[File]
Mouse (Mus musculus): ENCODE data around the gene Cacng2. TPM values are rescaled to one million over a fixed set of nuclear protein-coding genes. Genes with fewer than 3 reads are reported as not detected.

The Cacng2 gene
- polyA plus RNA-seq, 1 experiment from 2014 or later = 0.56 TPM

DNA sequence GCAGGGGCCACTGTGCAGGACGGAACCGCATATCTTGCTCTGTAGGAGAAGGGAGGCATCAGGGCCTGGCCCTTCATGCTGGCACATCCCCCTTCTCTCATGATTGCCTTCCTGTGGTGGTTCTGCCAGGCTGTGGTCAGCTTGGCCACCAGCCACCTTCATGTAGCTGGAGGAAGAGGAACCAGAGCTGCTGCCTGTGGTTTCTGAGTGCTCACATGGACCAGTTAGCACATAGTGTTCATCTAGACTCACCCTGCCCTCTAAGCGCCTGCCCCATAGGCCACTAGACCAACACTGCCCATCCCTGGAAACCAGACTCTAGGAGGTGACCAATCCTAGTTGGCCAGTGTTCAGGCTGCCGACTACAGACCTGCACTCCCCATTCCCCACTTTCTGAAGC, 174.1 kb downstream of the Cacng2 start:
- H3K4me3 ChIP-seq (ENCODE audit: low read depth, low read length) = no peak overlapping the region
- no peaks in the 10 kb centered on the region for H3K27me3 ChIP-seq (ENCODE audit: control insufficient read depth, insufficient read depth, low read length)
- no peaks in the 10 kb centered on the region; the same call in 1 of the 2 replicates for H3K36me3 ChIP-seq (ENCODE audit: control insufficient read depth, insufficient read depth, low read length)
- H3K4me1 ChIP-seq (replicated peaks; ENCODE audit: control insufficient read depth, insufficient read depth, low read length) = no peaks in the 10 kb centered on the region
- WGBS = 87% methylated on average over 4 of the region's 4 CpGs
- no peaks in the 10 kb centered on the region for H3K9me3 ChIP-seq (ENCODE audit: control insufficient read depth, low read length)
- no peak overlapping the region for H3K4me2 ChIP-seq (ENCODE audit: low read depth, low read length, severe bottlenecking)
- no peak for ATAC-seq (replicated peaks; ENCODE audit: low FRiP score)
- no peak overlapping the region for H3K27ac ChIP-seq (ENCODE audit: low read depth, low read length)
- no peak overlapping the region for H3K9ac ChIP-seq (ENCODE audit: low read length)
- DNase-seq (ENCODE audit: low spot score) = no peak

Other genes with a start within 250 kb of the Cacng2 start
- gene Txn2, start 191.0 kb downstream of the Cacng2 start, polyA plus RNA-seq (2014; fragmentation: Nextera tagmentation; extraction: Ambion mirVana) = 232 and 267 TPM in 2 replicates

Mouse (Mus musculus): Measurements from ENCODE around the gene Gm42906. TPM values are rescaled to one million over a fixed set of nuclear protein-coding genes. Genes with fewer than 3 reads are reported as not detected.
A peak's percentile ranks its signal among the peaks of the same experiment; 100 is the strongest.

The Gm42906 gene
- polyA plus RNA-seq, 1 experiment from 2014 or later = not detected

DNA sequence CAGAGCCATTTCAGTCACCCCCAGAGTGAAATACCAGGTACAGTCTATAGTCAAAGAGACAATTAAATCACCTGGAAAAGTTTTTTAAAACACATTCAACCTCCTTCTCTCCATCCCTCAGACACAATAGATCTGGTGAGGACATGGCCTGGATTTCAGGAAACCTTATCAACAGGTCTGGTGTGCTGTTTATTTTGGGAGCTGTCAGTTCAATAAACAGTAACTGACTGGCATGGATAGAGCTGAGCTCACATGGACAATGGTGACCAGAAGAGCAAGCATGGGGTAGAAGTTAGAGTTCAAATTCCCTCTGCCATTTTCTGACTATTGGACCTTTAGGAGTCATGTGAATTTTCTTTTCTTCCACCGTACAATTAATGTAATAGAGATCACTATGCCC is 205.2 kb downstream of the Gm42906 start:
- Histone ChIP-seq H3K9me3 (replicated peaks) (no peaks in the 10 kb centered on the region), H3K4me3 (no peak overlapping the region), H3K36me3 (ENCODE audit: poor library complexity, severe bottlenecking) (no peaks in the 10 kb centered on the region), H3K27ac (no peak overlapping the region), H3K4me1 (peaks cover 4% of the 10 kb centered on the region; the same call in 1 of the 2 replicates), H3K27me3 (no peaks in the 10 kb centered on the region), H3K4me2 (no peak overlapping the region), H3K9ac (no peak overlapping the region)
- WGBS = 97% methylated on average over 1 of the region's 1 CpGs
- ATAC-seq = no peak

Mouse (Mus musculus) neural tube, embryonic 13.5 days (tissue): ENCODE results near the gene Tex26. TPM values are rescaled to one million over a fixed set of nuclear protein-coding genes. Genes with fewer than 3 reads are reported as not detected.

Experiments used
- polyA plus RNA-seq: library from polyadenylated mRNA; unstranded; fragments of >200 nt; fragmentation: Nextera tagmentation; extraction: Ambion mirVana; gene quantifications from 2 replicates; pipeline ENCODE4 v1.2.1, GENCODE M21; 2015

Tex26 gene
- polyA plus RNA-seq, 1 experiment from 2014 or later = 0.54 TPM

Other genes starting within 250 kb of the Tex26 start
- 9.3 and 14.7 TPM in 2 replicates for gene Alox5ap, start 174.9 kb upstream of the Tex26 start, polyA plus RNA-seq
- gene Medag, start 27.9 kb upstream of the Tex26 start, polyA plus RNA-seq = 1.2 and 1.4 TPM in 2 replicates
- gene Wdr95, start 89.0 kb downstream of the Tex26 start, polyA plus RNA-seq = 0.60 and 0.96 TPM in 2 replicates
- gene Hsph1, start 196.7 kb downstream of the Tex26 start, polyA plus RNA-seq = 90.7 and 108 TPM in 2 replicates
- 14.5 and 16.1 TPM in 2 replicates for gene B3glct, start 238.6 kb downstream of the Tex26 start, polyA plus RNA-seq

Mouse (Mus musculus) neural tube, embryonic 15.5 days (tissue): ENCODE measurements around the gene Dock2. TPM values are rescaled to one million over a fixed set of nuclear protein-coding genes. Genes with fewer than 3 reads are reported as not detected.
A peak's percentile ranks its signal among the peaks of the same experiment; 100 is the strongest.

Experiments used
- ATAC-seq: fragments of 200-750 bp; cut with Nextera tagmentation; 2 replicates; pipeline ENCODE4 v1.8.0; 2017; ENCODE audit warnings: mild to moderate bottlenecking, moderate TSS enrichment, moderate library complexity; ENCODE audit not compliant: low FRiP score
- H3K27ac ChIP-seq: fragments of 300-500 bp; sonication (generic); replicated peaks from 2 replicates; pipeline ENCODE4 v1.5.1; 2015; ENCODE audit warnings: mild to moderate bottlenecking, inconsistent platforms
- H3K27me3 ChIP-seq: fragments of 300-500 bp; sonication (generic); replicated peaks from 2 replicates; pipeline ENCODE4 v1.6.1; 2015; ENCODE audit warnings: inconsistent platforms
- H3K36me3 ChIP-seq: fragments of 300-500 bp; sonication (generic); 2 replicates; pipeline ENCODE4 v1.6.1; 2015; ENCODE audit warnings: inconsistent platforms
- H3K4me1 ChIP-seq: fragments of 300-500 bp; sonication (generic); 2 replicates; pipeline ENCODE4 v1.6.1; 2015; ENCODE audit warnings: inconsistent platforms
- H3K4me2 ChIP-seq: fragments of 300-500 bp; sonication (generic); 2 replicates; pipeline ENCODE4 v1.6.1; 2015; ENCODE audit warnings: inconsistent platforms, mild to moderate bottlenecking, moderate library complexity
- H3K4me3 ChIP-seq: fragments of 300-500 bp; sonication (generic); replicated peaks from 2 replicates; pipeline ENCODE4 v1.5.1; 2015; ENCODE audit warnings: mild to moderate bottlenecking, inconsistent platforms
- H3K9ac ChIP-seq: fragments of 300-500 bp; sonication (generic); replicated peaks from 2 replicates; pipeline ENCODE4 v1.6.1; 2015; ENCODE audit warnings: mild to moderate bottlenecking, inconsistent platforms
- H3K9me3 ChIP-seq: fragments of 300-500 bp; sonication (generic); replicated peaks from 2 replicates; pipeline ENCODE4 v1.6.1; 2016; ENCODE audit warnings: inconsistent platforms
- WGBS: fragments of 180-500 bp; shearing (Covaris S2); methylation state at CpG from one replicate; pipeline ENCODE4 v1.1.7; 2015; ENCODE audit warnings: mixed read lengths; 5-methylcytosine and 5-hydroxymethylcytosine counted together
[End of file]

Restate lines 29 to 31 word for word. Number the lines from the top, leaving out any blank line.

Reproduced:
Tex26 gene
- polyA plus RNA-seq, 1 experiment from 2014 or later = 0.54 TPM

Other genes starting within 250 kb of the Tex26 start